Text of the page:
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Hogan’s Dam on the market again?

Two years after the Town of Pulaski sold its Hogan’s Dam property to a local development group for $400,000, the property is once again on the market – but this time the asking price is more than 10 times that amount.
In a listing on the United Country Real Estate website, Realtor T. Mauyer Gallimore has the 1,733-acre property and 40-acre lake listed for $4.5 million.
Stan Moran, managing member of purchasing company Thornspring Group LLC, said the listing is “exploratory.
“We’re just entertaining ideas and concepts from other interested parties. In this economic market, we have to explore all possibilities of development,” he said. “We are going forward with our overall plan for the property – to develop it to its fullest extent and fulfill our obligations with the town.”
Moran stressed all conditions set forth in the purchase contract with the Town of Pulaski will always be legally binding to any property owner.
“If we do enter into any contract or partnership everyone will still be bound by all the guidelines and stipulations the town requested” in the contract, he added.
“In this process we have completed repairs to the dam, stabilization of the soil erosion, and are currently working on stabilization of the existing roads.”
Some of those stipulations called for the town to retain rights to use the reservoir for a backup water supply in the event of a drought, and commercial logging of the property was prohibited.
“We are excited about going forward with and completing this project for the benefit of the town, county and all parties concerned,” he said.
In 2007, the town’s decision to sell the property to Thornspring Group LLC sparked an uproar among town and county residents who expressed concern that the company might strip the property of its timber. Citizens also objected to the property being sold to Thornspring Group for $400,000 when another group, Hogan’s Dam Inc. (HDI), offered $700,000.
Despite the objections, Pulaski Town Council voted 5-1 to move forward with the sale, saying HDI didn’t officially exist and didn’t have the money in hand to complete the purchase in time to meet a deadline for having repairs made to the dam. Councilman Joel Burchett Jr. cast the dissenting vote.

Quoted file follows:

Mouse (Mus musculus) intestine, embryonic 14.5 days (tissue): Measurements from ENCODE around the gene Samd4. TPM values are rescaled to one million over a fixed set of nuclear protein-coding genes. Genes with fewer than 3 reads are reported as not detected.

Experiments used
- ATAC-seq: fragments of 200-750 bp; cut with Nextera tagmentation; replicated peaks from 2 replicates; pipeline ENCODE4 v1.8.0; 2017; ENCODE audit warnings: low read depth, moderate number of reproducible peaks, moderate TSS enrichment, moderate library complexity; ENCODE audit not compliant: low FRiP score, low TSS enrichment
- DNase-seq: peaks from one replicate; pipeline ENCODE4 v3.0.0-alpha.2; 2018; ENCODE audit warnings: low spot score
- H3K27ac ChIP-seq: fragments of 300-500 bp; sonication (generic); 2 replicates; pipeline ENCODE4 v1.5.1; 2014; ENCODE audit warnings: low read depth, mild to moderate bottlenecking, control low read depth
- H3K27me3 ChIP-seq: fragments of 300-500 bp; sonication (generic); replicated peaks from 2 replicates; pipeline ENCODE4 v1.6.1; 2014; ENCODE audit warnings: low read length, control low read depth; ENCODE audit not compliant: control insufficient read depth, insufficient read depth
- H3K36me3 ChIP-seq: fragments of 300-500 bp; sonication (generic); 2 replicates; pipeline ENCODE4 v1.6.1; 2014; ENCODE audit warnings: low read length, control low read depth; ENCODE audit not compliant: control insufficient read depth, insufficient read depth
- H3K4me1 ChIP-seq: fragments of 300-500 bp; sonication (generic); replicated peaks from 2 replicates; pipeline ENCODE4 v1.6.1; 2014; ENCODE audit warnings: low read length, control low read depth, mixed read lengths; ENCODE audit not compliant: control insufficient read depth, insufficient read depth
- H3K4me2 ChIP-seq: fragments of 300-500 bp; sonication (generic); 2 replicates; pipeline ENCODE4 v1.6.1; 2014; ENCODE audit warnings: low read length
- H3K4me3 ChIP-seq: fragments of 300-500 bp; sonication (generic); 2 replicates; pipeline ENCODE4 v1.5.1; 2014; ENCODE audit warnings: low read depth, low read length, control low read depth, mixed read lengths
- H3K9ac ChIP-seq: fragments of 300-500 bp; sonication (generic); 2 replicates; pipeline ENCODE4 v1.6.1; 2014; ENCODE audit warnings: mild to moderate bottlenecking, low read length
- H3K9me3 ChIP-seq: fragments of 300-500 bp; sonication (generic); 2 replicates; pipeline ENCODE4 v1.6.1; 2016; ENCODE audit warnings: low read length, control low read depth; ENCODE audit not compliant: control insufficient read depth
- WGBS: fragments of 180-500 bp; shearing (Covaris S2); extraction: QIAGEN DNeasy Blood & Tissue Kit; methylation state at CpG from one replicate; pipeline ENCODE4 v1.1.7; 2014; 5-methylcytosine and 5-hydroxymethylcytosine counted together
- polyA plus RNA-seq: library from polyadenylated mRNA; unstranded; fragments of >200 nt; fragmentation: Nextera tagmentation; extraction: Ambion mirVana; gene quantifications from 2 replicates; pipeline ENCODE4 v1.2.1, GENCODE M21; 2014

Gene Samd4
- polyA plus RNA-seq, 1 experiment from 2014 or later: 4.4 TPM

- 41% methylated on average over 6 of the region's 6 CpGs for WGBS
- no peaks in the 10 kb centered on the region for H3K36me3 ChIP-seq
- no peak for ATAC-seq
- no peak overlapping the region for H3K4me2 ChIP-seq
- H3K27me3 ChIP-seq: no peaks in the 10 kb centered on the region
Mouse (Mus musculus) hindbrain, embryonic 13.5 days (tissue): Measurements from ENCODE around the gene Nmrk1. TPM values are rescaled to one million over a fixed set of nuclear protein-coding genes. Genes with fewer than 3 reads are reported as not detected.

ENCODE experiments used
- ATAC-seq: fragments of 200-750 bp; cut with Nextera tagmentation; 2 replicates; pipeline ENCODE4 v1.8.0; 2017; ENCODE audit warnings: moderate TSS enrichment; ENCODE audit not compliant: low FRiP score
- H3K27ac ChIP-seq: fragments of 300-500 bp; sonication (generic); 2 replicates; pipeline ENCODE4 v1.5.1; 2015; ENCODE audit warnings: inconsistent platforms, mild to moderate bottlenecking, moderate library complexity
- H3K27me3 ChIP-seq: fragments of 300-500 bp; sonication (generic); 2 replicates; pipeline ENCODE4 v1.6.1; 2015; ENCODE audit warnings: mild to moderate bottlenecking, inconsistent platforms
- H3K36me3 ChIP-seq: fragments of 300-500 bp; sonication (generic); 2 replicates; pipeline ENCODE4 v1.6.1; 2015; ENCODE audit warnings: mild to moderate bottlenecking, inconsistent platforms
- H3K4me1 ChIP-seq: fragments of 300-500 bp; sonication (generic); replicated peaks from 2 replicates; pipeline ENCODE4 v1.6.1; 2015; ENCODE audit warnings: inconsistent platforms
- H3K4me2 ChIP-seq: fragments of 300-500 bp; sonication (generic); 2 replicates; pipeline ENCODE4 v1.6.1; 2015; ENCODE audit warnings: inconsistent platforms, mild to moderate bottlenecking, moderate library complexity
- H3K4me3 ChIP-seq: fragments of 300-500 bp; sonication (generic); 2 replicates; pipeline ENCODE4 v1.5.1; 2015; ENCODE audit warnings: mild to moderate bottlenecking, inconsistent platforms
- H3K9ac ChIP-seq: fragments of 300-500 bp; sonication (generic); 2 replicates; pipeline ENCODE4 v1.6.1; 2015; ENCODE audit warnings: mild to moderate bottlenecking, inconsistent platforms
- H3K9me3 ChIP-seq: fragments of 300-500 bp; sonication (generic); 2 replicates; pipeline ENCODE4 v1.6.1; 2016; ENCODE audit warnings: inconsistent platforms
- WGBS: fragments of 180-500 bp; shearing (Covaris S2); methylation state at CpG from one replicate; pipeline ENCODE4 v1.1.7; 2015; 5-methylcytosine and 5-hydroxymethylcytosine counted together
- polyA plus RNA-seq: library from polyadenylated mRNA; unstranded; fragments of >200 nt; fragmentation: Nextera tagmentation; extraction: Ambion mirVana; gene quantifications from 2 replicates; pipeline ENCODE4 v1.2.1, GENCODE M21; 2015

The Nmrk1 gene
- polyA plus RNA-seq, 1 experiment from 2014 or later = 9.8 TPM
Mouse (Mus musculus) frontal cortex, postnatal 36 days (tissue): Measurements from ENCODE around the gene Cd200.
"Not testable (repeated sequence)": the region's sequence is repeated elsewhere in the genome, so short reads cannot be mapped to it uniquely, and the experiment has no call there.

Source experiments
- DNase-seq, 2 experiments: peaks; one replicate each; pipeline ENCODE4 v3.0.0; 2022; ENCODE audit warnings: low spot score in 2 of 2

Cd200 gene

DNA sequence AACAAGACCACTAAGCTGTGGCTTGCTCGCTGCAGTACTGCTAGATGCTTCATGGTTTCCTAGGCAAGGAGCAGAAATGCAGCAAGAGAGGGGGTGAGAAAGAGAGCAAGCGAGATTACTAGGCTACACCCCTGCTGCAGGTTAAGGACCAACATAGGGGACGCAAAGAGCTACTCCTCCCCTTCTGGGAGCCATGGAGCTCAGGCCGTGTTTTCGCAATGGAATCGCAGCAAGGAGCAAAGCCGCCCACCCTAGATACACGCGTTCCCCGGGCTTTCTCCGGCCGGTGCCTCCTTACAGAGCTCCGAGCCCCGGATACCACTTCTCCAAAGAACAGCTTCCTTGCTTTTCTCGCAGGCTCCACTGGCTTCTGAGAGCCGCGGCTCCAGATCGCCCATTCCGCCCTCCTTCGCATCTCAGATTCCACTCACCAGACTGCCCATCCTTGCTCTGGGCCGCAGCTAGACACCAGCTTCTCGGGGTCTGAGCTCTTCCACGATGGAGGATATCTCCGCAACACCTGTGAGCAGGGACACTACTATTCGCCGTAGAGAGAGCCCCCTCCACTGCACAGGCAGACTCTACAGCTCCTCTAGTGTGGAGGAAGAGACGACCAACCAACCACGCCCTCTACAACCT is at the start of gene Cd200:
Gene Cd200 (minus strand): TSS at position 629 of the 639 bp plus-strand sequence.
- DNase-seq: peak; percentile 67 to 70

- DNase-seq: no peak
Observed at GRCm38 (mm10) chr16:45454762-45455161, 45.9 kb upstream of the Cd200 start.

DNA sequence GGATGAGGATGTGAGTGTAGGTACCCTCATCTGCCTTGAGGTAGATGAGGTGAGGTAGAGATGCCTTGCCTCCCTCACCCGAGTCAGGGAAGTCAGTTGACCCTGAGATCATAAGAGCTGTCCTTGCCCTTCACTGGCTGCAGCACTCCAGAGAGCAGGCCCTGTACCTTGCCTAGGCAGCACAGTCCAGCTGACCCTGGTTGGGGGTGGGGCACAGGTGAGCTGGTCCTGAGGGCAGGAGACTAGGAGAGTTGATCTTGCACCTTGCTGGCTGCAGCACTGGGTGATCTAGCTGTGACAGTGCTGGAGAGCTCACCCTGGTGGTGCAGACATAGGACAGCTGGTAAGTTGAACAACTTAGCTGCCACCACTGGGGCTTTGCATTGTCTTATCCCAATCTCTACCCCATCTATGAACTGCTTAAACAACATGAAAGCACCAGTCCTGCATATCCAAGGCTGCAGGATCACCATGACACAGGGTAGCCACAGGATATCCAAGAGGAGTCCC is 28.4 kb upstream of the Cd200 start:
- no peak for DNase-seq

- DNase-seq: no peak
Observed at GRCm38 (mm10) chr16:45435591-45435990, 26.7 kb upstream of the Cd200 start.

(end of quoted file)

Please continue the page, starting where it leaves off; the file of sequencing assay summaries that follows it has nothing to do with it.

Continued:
Both offers (Thornspring and HDI) included the purchase and repair of the dam and allowing the town to retain rights to use the reservoir for a backup water supply.
Former Mayor Charles Wade said at that time the cost to repair the dam was probably going to be closer to $1.2- $1.3 million, rather than the $800,000 estimate the town received several years earlier.
According to the property listing, the lake has a “newly renovated spillway that has been issued a new operational permit.”
Town Manager John Hawley said Thursday he first learned of the property being up for sale Wednesday afternoon. He said he was surprised in some respects to find out that the property was on the market again, but “in this economy it didn’t totally surprise me.”
He said it is his “unlicensed legal opinion” the town’s water rights will still be protected if the property is sold again. He said he believes the sales contract with Thornspring will protect the water rights and preserve the commercial logging restrictions on the property.
Hawley did not know how much the dam repairs cost Thornspring and said he hasn’t heard why the group is trying to sell the property.
Burchett said he, too, learned Wednesday afternoon that the property was back on the market.
“Seeing what they’re asking for (the property) just reinforces my belief it wasn’t a good idea to sell it to them,” he said.
Burchett, a licensed real estate agent, objected to the sale to Thornspring in 2007, saying it is incumbent upon the town to get the best possible price on the land for its constituents.
“I don’t know why they’re selling it, but it’s probably related to the economy or the scope of the land was more than they wanted to deal with, Burchett said before Moran was contacted by The Southwest Times.
“I’d be interested to know why they didn’t do anything with it,” he added.
Burchett said he feels sure the group isn’t expecting to get $4.5 million for the property. “They’re pricing it to have room to negotiate most definitely,” he said. “I don’t have any ill will toward them” for trying to get the maximum price for the property. “That’s what a good businessman does.”
As for the town’s water rights, Burchett said he thinks the water rights will be protected if the property is sold to someone else. However, he noted, “we’re going to have to monitor it closely to make sure the town’s water supply is protected.”
Burchett said the sale could be a positive if the purchaser is interested in pursing a project that would maintain the public’s access to the lake. He noted that Thornspring’s plans to construct a private housing development would have reduced or eliminated public access.